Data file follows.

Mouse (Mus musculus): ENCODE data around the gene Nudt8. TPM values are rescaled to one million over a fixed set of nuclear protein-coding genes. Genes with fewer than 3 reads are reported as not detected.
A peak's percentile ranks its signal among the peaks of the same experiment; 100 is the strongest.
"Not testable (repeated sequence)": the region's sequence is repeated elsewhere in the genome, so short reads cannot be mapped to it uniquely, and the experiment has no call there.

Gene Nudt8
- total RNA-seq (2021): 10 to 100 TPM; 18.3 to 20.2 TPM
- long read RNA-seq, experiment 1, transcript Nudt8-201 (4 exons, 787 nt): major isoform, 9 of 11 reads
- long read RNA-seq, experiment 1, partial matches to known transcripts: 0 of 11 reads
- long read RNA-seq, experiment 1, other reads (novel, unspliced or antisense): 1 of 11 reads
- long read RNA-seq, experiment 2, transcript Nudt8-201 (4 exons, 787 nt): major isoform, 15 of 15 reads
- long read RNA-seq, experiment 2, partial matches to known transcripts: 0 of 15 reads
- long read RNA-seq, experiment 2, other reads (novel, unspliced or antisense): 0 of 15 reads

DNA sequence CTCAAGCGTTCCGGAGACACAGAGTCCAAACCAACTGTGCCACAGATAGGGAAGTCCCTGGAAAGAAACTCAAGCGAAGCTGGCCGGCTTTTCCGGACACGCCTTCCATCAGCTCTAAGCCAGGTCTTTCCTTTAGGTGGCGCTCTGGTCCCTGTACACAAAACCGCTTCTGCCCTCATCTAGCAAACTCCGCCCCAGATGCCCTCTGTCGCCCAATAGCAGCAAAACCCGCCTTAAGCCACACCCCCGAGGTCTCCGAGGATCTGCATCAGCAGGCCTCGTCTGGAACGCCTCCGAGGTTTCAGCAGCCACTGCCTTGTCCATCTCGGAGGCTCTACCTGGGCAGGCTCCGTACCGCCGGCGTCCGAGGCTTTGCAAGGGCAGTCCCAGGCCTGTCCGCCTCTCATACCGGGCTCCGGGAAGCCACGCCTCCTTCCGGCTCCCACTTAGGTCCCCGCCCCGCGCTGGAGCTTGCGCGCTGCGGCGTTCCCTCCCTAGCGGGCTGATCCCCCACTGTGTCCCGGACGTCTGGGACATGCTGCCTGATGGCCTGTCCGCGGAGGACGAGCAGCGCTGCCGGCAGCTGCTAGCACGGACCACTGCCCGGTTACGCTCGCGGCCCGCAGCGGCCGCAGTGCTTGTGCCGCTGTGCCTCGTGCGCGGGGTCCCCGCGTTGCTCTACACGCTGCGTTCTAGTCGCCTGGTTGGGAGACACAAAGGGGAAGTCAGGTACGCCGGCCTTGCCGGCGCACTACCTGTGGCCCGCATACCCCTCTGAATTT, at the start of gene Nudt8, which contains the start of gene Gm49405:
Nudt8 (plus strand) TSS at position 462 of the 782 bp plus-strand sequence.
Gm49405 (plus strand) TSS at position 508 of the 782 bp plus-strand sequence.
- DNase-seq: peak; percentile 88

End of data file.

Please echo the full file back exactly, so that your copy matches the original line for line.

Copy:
Mouse (Mus musculus): ENCODE data around the gene Nudt8. TPM values are rescaled to one million over a fixed set of nuclear protein-coding genes. Genes with fewer than 3 reads are reported as not detected.
A peak's percentile ranks its signal among the peaks of the same experiment; 100 is the strongest.
"Not testable (repeated sequence)": the region's sequence is repeated elsewhere in the genome, so short reads cannot be mapped to it uniquely, and the experiment has no call there.

Gene Nudt8
- total RNA-seq (2021): 10 to 100 TPM; 18.3 to 20.2 TPM
- long read RNA-seq, experiment 1, transcript Nudt8-201 (4 exons, 787 nt): major isoform, 9 of 11 reads
- long read RNA-seq, experiment 1, partial matches to known transcripts: 0 of 11 reads
- long read RNA-seq, experiment 1, other reads (novel, unspliced or antisense): 1 of 11 reads
- long read RNA-seq, experiment 2, transcript Nudt8-201 (4 exons, 787 nt): major isoform, 15 of 15 reads
- long read RNA-seq, experiment 2, partial matches to known transcripts: 0 of 15 reads
- long read RNA-seq, experiment 2, other reads (novel, unspliced or antisense): 0 of 15 reads

DNA sequence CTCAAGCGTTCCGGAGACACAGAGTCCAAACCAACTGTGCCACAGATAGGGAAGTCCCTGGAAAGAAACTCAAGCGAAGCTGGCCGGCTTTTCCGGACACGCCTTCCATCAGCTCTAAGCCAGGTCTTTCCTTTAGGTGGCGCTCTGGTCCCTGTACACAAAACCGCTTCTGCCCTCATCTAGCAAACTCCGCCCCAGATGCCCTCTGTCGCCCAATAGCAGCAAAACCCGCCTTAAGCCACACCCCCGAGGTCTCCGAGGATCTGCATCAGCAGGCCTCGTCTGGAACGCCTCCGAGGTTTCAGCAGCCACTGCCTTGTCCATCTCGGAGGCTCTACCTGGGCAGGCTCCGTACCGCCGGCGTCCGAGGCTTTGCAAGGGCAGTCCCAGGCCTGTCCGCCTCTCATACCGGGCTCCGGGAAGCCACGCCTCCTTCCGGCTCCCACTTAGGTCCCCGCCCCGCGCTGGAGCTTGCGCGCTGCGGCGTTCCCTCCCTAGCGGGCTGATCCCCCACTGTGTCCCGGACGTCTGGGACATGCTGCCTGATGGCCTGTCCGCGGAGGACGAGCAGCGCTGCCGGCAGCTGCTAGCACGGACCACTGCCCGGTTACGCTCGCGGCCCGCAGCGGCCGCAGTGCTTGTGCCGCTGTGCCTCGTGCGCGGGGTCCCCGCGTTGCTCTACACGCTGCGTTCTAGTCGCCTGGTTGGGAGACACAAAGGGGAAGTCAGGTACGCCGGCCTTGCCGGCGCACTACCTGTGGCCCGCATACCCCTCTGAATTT, at the start of gene Nudt8, which contains the start of gene Gm49405:
Nudt8 (plus strand) TSS at position 462 of the 782 bp plus-strand sequence.
Gm49405 (plus strand) TSS at position 508 of the 782 bp plus-strand sequence.
- DNase-seq: peak; percentile 88